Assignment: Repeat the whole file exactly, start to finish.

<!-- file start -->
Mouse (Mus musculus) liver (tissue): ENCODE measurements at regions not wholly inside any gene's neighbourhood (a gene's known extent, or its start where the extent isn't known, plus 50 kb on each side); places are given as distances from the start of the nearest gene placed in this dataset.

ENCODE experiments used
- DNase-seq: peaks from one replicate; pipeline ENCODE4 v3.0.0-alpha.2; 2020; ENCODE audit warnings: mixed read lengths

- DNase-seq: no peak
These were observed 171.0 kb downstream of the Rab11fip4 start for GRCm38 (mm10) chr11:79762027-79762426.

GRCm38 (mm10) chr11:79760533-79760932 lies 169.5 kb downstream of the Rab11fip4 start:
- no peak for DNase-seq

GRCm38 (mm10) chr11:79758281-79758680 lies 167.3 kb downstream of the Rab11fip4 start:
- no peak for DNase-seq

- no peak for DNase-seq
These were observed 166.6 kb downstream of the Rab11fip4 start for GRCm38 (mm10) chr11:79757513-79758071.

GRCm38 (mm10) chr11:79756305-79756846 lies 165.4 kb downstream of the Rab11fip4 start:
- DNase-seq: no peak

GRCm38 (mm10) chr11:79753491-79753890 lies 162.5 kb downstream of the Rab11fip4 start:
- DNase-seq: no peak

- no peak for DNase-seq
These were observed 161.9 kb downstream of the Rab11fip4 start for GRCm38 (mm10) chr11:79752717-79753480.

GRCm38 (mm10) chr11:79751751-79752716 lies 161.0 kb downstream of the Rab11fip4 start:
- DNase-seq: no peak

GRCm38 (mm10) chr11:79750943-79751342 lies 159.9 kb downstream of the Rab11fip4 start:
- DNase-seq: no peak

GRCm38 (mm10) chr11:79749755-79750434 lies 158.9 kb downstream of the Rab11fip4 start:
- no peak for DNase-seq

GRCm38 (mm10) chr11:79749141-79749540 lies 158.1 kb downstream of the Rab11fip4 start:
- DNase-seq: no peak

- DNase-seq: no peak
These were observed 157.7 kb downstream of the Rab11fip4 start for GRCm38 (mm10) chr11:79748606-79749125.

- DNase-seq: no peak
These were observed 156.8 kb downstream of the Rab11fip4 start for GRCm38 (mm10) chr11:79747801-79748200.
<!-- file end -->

Mouse (Mus musculus) liver (tissue): ENCODE measurements at regions not wholly inside any gene's neighbourhood (a gene's known extent, or its start where the extent isn't known, plus 50 kb on each side); places are given as distances from the start of the nearest gene placed in this dataset.

ENCODE experiments used
- DNase-seq: peaks from one replicate; pipeline ENCODE4 v3.0.0-alpha.2; 2020; ENCODE audit warnings: mixed read lengths

- DNase-seq: no peak
These were observed 171.0 kb downstream of the Rab11fip4 start for GRCm38 (mm10) chr11:79762027-79762426.

GRCm38 (mm10) chr11:79760533-79760932 lies 169.5 kb downstream of the Rab11fip4 start:
- no peak for DNase-seq

GRCm38 (mm10) chr11:79758281-79758680 lies 167.3 kb downstream of the Rab11fip4 start:
- no peak for DNase-seq

- no peak for DNase-seq
These were observed 166.6 kb downstream of the Rab11fip4 start for GRCm38 (mm10) chr11:79757513-79758071.

GRCm38 (mm10) chr11:79756305-79756846 lies 165.4 kb downstream of the Rab11fip4 start:
- DNase-seq: no peak

GRCm38 (mm10) chr11:79753491-79753890 lies 162.5 kb downstream of the Rab11fip4 start:
- DNase-seq: no peak

- no peak for DNase-seq
These were observed 161.9 kb downstream of the Rab11fip4 start for GRCm38 (mm10) chr11:79752717-79753480.

GRCm38 (mm10) chr11:79751751-79752716 lies 161.0 kb downstream of the Rab11fip4 start:
- DNase-seq: no peak

GRCm38 (mm10) chr11:79750943-79751342 lies 159.9 kb downstream of the Rab11fip4 start:
- DNase-seq: no peak

GRCm38 (mm10) chr11:79749755-79750434 lies 158.9 kb downstream of the Rab11fip4 start:
- no peak for DNase-seq

GRCm38 (mm10) chr11:79749141-79749540 lies 158.1 kb downstream of the Rab11fip4 start:
- DNase-seq: no peak

- DNase-seq: no peak
These were observed 157.7 kb downstream of the Rab11fip4 start for GRCm38 (mm10) chr11:79748606-79749125.

- DNase-seq: no peak
These were observed 156.8 kb downstream of the Rab11fip4 start for GRCm38 (mm10) chr11:79747801-79748200.